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P R A C T I C E

The Work, Part II: Contract Obligations and Options AIA contracts are clear on contractor requirements by JAMES B. ATKINS, FAIA, AND GRANT A. SIMPSON, FAIA

As we observed in Part I (published in the previous edition) of this two-part series, the term “the Work” in the construction contract comprises more than labor and materials. In fact, the success of a project relies heavily on the contractor’s ability to plan, coordinate, and execute the means, methods, techniques, sequences, and procedures required to put the Work in place. This is not a new concept. Ten Books on Architecture, written by Marcus Vitruvius Pollio in 30 BC for Roman Emperor Augustus, emphasizes planning as being integral to good building construction. In Part I we identified many of the components of the contractor’s Work Plan. We referred to several available resources and pointed out various indicators to look for as one administers the construction contract, including how to tell if a plan is in the works. In Part II we take the next step to examine alternatives and actions to take if there is a weak or nonexistent plan, including a look at efforts by some contractors to manipulate work scope to avoid conformance. We will conclude with a successful case study followed by suggestions for managing the risks and liabilities that so often arise when the Work is not properly planned or managed.

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AS INCREDIBLE AS IT MAY SEEM, there are contractors who attempt to construct a project without an identifiable or adequate Work Plan. They may be construction brokers who do not self-perform the work, or they may simply be overwhelmed by the project’s complexity due to inexperience. Such circumstances almost always result in poor construction quality and project delay. One public project in Texas was of such poor quality the owner stopped the Work just short of completion, sued the contractor, and eventually razed the new building because it was found to be uninhabitable. With this public project, some tell-tell signs of the impending catastrophe included no prior project experience documented at the time of selection (although experience was verbally represented), no licensed surveyor laying out the Work and setting grades and elevations as specified, and other lingering construction problems that could not seem to find resolution. This debacle may not have been prevented since the industry tends to rely on contractor representations during interviews, but indicators of a weak Work Plan often arise early during the construction phase. (See sidebar on the next page for the elements of a good Work Plan.) Many owners and architects think it inconceivable that a contractor would attempt to construct a project without a complete and identifiable Work Plan. However, many contractors do not prepare and use Work Plan elements such as submittal schedules, coordination drawings, or qualitycontrol plans, and they do not conduct pre-installation conferences or openly discuss critical planning topics in progress meetings. Moreover,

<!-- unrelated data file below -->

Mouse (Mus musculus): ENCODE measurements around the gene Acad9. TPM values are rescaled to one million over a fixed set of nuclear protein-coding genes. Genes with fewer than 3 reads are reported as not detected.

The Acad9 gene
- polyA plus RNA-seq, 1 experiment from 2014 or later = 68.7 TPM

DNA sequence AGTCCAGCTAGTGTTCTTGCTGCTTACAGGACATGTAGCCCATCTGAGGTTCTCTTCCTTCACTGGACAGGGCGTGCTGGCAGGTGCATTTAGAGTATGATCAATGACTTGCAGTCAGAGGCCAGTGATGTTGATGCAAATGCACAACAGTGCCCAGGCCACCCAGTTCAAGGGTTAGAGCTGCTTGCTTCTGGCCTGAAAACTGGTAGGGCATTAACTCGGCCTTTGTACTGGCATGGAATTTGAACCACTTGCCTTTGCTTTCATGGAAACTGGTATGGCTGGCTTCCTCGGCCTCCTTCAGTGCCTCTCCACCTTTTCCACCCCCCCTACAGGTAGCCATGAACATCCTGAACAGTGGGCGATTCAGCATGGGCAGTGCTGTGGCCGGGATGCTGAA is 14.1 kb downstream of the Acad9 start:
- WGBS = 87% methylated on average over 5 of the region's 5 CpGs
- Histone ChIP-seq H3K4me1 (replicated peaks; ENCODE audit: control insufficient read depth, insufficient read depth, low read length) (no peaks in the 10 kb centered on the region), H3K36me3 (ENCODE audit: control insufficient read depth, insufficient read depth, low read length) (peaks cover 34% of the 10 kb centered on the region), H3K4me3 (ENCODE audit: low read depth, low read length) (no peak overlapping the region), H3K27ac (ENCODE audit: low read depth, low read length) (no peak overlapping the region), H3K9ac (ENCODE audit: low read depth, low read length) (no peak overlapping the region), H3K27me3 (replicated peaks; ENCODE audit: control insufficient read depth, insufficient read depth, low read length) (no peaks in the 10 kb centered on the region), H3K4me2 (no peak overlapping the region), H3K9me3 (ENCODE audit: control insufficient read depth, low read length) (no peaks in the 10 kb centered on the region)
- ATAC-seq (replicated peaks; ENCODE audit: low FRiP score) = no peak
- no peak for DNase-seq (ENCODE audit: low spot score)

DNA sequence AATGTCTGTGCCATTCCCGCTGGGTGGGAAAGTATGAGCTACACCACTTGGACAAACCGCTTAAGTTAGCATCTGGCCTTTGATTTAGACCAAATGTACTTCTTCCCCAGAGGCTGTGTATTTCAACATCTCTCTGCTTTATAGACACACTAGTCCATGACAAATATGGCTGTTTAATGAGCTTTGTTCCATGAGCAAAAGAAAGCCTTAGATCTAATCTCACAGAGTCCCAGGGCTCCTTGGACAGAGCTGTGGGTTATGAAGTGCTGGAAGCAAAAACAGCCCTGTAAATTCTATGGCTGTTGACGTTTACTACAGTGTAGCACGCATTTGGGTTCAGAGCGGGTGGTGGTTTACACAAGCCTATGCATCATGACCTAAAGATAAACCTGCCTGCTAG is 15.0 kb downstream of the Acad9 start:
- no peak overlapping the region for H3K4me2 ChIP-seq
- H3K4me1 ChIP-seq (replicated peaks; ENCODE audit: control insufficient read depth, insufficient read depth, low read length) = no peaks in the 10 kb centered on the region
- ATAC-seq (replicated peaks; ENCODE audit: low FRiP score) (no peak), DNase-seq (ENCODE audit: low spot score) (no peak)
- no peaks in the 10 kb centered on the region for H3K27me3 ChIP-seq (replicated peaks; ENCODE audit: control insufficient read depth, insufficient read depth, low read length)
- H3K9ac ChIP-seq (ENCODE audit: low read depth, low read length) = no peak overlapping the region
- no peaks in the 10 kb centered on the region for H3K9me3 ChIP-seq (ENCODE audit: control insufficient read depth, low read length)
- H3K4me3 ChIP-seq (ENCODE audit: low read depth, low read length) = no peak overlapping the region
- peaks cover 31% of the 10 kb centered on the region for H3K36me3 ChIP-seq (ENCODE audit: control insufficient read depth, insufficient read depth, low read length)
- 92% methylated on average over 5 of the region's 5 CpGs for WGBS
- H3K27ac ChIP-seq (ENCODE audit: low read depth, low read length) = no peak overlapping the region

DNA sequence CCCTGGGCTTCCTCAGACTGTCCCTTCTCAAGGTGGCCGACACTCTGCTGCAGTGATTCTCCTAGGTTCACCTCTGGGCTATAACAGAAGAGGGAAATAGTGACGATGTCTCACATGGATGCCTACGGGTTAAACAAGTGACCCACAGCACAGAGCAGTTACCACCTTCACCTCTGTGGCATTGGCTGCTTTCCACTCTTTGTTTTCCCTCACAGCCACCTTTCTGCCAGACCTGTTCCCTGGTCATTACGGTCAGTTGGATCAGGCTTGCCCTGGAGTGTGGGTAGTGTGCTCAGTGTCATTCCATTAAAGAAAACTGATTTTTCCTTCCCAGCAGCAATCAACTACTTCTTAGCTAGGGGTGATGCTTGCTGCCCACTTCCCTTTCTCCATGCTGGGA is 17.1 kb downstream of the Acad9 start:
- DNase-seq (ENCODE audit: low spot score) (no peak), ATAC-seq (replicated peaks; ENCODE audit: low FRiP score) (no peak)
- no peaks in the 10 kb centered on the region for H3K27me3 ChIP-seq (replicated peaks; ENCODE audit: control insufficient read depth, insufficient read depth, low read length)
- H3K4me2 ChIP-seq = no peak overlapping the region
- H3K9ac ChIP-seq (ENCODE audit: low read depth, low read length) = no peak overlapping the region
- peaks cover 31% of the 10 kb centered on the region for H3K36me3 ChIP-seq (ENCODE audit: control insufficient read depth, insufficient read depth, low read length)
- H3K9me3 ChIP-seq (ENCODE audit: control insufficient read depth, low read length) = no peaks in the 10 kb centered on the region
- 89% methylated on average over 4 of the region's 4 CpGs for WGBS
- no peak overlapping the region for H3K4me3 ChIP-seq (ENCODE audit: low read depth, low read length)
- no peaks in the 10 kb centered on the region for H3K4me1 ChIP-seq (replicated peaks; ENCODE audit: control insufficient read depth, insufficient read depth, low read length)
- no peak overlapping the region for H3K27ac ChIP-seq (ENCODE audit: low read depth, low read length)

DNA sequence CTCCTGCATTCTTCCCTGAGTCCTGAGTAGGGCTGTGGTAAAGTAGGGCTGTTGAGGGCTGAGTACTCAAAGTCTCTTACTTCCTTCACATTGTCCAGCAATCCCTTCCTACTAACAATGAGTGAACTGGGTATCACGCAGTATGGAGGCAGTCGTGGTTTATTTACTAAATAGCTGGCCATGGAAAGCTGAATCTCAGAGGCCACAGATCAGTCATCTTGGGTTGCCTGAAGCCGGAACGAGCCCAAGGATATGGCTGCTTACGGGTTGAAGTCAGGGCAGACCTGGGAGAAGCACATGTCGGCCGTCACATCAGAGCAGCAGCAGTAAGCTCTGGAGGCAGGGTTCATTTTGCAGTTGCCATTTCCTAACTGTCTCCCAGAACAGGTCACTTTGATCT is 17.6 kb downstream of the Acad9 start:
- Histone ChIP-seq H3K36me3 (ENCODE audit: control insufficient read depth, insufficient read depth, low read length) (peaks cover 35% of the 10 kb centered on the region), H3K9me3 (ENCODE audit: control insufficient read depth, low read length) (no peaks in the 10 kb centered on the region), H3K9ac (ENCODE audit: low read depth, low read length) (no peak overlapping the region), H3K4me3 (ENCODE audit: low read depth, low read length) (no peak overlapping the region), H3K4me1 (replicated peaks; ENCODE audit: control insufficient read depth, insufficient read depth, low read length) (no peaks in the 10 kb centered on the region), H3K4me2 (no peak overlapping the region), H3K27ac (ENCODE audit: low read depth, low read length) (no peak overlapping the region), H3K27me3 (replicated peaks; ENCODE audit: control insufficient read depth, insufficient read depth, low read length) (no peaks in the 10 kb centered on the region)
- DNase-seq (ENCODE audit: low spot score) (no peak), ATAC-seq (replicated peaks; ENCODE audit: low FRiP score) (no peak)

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Texas Architect Sept/Oct 2011: Design Awards